The world’s largest underground gas storage facility in Hutubi (HUGS), China, is a unique case where cyclic gas injection‐extraction induced both seismicity and ground deformation. To assess the potential for future induced seismicity, we develop a framework physically based on a well‐constrained hydro‐geomechanical model and on fully coupled poroelastic simulations. We first interpret the spatiotemporal distribution and focal mechanisms of induced earthquakes and use these to estimate the magnitude and location of the largest potential earthquake. The sharp increase in seismicity was controlled by poroelastic loading on secondary southwest‐dipping thrust faults with spatial scales too small to be resolved by 3D seismic surveys. Both operational and local geological factors affect the seismic productivity at the HUGS site, distinguishing it from most cases of seismicity induced by wastewater disposal and hydraulic fracturing. We then conduct slip tendency analyses for major faults imaged by the seismic data, including the largest reservoir‐bounding Hutubi fault hydraulically connected to injection wells. The reactivation potentials of these imaged faults are estimated to be extremely low. Accordingly, future seismicity would most likely occur on failure‐prone secondary faults in regions with positive stress perturbation due to poroelastic loading. The maximum magnitude likely depends on the spatial scales of the secondary faults. As the occurrence of detected earthquakes is spatially and temporally consistent with the simulated evolution of Coulomb stress perturbation, the location of the largest potential earthquake probably depends on the sizes of the poroelastic stressing regions.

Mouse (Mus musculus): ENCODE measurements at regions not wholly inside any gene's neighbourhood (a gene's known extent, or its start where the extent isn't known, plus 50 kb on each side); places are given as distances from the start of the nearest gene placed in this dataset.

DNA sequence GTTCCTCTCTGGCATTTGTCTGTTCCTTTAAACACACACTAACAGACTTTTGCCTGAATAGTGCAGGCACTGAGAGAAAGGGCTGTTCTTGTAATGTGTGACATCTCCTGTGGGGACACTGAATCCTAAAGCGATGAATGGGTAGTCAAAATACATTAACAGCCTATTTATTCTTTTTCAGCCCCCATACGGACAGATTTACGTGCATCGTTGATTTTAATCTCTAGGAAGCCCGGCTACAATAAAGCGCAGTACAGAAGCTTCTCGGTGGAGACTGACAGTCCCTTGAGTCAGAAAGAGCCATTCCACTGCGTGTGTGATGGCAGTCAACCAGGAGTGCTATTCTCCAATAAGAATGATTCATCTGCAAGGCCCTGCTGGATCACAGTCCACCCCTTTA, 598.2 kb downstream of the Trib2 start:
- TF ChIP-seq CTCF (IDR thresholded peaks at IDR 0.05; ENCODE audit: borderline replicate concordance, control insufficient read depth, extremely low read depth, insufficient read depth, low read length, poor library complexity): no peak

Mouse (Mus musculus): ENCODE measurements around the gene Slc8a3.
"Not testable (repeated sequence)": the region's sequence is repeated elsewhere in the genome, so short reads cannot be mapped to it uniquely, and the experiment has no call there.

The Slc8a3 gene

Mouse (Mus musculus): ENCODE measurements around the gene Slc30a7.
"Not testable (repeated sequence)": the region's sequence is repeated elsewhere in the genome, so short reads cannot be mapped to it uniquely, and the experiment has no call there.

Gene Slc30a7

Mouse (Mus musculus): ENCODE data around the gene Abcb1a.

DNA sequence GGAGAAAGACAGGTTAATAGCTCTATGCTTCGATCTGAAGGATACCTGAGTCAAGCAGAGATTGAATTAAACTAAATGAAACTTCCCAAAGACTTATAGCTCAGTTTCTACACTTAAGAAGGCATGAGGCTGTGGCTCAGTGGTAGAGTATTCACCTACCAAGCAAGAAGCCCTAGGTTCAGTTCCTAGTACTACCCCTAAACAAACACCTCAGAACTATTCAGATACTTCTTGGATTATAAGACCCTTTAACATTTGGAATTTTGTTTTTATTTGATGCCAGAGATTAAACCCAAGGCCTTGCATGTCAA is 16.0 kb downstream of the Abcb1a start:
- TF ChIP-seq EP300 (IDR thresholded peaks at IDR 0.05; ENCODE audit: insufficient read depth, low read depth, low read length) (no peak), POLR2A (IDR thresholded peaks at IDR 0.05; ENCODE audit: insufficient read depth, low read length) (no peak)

|Title||Physics‐based evaluation of the maximum magnitude of potential earthquakes induced by the Hutubi (China) underground gas storage|
|Authors||Guoyan Jiang, Lin Liu, Andrew J. Barbour, Renqi Lu, Hongfeng Yang|
|Publication Subtype||Journal Article|
|Series Title||JGR Solid Earth|
|Record Source||USGS Publications Warehouse|
|USGS Organization||Earthquake Science Center|